Monthly Archives: August 2006
I‘ve added a sound clip for May Your Kingdom Come. I’m not sure how successful it will be if you are on a slower connection. I’m still working on tweaking the setup of the plugin.
I wrote “May Your Kingdom Come” this summer as a setting of the Lord’s Prayer. Spending time on both words and music took much longer than some of my other settings. I turned to a book by NT Wright, The Lord and His Prayer for some inspiration. I’ve always thought that if you wish to write well, you should read people whom you consider to be good writers.
[Edit: I noticed that I made a grammatical error in the initial posting. That's been fixed.]
Walter C. Smith composed his great hymn “Immortal, Invisible, God Only Wise” in 1876 as part of a collection entitled Hymns of Christ and the Christian Life.
Immortal, invisible, God only wise,
In light inaccessible hid from our eyes,
Most blessed, most glorious, the Ancient of Days,
Almighty, victorious, Thy great Name we praise.
The hymn, especially when sung to its traditional tune, St. Denio, is a triumphant song of the glory and transcendence of God Almighty. Thankfully, this theme of the glory and majesty of God is not one that has been relegated to history; modern hymn writers have also picked up on the idea. Many praise songs composed in the past few years have been written as celebrations of God’s majesty. One of the most popular of these in recent years has been “Indescribable” by Laura Story.
You placed the stars in the sky and You Know them by name.
You are amazing God
All powerful, untamable,
Awestruck we fall to our knees as we humbly proclaim
You are amazing God
I have sung this song in churches, in chapel services and on retreats and, for the most part, I like its statements of the matchless character of God. There’s only one word that gives me pause. Normally, this wouldn’t be a gigantic problem, but it is when that one word is the same as the title of the song: Indescribable.
(As a quick note, I am assuming that “Indescribable” has more lyrical thought put into it than Faith Hill’s “This Kiss”. That song, popular a few years ago, seemed to contain each and every 4-syllable word that the songwriter could think of. I do think that “Indescribable” is more thoughtfully written than simply being a collection of 4- and 5-syllable words in a 6/8 time signature.)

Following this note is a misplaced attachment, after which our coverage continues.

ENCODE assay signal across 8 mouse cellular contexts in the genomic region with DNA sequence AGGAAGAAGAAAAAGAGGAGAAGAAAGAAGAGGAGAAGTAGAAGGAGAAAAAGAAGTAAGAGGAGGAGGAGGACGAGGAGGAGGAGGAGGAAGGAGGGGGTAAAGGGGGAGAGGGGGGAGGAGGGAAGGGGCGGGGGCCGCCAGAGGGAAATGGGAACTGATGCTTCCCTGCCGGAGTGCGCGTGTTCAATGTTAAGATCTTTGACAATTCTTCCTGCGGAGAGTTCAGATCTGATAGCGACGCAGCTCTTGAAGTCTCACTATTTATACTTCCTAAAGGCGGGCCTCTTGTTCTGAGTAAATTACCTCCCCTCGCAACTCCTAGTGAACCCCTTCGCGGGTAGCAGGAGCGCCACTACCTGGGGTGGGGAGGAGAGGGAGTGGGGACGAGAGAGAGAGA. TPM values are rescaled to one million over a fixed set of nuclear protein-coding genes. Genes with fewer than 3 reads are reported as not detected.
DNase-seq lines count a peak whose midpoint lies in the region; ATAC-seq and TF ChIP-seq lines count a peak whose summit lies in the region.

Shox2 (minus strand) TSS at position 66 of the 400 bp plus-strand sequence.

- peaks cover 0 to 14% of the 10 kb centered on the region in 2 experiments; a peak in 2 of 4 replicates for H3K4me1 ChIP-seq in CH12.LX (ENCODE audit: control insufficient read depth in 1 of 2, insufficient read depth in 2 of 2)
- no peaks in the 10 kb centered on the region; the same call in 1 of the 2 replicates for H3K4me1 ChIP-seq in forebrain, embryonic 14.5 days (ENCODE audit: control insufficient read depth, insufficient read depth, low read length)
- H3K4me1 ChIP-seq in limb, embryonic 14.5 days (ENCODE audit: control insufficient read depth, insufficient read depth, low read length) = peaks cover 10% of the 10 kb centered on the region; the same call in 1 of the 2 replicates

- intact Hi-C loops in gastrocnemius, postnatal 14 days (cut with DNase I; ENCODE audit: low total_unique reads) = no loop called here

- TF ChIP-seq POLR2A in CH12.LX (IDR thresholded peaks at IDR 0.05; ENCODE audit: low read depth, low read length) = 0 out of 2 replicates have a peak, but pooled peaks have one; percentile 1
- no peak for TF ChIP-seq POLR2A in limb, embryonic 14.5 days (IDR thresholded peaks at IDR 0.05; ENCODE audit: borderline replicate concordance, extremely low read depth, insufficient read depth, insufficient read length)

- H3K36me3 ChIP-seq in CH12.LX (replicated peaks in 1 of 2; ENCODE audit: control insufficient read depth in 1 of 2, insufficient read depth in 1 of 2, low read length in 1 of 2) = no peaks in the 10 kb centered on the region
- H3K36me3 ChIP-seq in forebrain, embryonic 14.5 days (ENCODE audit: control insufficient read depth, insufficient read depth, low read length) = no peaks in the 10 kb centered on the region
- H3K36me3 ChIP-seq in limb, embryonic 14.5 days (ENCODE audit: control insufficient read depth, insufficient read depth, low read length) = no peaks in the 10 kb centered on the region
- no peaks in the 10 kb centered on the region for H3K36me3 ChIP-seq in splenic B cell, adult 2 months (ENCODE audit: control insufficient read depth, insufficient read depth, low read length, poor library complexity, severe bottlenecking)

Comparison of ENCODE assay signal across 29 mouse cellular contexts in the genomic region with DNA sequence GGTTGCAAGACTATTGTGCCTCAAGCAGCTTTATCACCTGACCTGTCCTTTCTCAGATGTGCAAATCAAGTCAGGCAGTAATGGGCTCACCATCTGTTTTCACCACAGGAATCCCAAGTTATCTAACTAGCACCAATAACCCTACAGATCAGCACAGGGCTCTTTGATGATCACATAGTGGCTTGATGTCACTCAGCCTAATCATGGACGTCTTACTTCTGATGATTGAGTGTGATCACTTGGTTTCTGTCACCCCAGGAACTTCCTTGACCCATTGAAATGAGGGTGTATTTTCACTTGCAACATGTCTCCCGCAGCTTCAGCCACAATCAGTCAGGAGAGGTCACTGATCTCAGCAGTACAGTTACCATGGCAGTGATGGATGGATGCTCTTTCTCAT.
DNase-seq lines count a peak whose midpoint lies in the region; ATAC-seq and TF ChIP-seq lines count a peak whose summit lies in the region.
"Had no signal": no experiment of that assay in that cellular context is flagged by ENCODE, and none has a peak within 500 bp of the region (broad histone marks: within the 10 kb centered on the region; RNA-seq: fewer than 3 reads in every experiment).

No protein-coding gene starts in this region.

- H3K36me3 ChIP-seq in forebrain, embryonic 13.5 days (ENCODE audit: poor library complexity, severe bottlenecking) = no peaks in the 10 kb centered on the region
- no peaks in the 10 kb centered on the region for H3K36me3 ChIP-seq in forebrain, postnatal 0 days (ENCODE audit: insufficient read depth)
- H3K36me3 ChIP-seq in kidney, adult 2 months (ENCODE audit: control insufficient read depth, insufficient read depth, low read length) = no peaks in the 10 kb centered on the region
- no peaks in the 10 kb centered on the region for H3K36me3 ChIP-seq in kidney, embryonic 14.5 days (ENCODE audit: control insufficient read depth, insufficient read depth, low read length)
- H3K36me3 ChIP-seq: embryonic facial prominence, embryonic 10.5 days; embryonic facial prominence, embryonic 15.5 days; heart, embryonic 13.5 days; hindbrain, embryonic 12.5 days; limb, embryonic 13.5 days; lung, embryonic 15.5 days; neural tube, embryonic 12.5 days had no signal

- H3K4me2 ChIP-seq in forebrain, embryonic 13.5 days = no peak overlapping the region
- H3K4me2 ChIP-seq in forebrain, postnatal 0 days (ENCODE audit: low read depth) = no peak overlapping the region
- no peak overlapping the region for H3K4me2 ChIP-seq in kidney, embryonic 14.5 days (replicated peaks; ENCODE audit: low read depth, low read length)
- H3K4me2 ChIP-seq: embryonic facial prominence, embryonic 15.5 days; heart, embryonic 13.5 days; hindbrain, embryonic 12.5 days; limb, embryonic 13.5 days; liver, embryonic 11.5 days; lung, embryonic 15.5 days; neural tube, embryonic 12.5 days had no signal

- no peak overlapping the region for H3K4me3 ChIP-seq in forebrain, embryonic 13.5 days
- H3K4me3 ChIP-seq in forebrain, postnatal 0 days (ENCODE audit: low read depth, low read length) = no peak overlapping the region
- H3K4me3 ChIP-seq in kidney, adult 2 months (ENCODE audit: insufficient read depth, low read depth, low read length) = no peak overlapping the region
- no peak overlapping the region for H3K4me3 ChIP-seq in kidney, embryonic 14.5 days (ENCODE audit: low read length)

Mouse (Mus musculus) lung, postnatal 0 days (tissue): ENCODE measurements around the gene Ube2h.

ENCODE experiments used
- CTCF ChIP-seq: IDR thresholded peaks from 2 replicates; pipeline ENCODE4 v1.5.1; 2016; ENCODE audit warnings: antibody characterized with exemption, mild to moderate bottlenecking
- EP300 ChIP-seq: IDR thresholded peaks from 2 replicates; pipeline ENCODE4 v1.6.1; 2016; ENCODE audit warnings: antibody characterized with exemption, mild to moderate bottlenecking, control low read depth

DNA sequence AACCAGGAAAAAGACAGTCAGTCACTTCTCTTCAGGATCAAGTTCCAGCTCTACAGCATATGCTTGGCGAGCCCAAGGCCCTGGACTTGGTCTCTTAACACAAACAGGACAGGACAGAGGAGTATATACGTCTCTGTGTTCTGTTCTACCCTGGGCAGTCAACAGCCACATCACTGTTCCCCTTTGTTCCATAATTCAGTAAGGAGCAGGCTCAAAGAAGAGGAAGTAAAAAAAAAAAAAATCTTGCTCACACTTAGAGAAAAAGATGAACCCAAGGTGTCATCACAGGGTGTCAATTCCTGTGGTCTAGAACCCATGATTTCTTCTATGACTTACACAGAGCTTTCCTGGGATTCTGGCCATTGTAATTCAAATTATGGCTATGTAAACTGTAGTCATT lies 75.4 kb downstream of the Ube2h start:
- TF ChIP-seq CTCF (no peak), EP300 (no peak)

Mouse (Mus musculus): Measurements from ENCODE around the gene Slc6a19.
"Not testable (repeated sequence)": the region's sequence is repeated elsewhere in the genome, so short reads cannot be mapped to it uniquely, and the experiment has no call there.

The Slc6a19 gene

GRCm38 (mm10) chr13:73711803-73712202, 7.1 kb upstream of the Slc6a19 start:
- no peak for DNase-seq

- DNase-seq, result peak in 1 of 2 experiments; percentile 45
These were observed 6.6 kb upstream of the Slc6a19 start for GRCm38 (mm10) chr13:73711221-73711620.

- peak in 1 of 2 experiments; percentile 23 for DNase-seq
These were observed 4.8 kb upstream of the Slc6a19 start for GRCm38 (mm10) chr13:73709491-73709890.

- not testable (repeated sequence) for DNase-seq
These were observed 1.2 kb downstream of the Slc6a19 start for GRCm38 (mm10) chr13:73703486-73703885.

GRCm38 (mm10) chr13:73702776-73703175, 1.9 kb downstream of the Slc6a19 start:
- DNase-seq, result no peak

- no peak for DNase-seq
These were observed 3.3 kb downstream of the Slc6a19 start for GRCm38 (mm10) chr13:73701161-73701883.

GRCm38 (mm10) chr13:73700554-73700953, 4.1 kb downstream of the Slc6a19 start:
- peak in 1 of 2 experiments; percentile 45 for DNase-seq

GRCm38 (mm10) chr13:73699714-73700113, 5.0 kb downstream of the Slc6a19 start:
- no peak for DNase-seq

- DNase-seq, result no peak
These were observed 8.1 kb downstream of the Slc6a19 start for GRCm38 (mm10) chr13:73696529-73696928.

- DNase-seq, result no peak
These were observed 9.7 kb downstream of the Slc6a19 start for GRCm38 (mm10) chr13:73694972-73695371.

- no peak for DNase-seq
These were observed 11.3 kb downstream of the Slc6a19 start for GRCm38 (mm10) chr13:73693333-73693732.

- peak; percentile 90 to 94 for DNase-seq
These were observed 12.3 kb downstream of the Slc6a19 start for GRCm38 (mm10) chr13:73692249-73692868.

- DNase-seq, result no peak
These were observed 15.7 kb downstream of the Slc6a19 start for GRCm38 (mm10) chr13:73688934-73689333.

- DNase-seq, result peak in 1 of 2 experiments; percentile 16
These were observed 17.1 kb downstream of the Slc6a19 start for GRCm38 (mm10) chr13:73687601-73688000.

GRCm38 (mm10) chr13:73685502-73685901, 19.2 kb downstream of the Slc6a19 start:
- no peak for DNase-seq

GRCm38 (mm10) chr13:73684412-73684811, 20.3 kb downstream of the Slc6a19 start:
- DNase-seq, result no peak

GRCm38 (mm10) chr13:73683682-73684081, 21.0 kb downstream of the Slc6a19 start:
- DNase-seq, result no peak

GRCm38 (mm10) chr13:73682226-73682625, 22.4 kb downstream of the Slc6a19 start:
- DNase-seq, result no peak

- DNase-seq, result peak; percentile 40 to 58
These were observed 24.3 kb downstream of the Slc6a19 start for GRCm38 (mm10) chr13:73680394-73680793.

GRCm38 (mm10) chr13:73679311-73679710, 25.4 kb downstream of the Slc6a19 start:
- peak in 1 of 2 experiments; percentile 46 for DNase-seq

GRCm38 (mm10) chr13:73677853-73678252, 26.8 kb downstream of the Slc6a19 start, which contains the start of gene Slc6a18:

In one sense, it is true that God is indescribable in totality. If we could describe everything there is to describe about God, he would no longer be God. I am certain that the lyric was written in this sense. In fact, it is because of this perspective that I do not have a problem singing the song in worship; I am able to remind myself that no man has fully seen God and no mind has fully comprehended him.
In another sense, however, it is dangerous to assert that God is “indescribable”. God has certainly given us a vocabulary to describe him. We may not be able to describe him in his fullness, but he has given us the means that we may know him. We have been given the scriptures, he has come incarnate in the person of Jesus and those of us who believe have been given the witness of the Holy Spirit. If God was completely indescribable, we wouldn’t be able to sing all of the other affirmations of the song, lyrics describing him as the great creator, the all-powerful king, the all-knowing Lord. If God was completely indescribable, we couldn’t make the affirmations of “O Worship the King”: God is the ancient of days, our shield, maker, defender, redeemer and friend (to simply name a few). We cannot completely know God but we can know him as he desires to be known: through the scriptures, through prayer, through the person of Jesus, through the sacraments, through the Holy Spirit.
[Edit: Thanks to my friend Tim Sharpe who pointed out that Faith Hill sings "This Kiss", not Shania Twain. (Of course, not knowing who sings country songs out of Nashville probably gives me more credibility rather than less.)]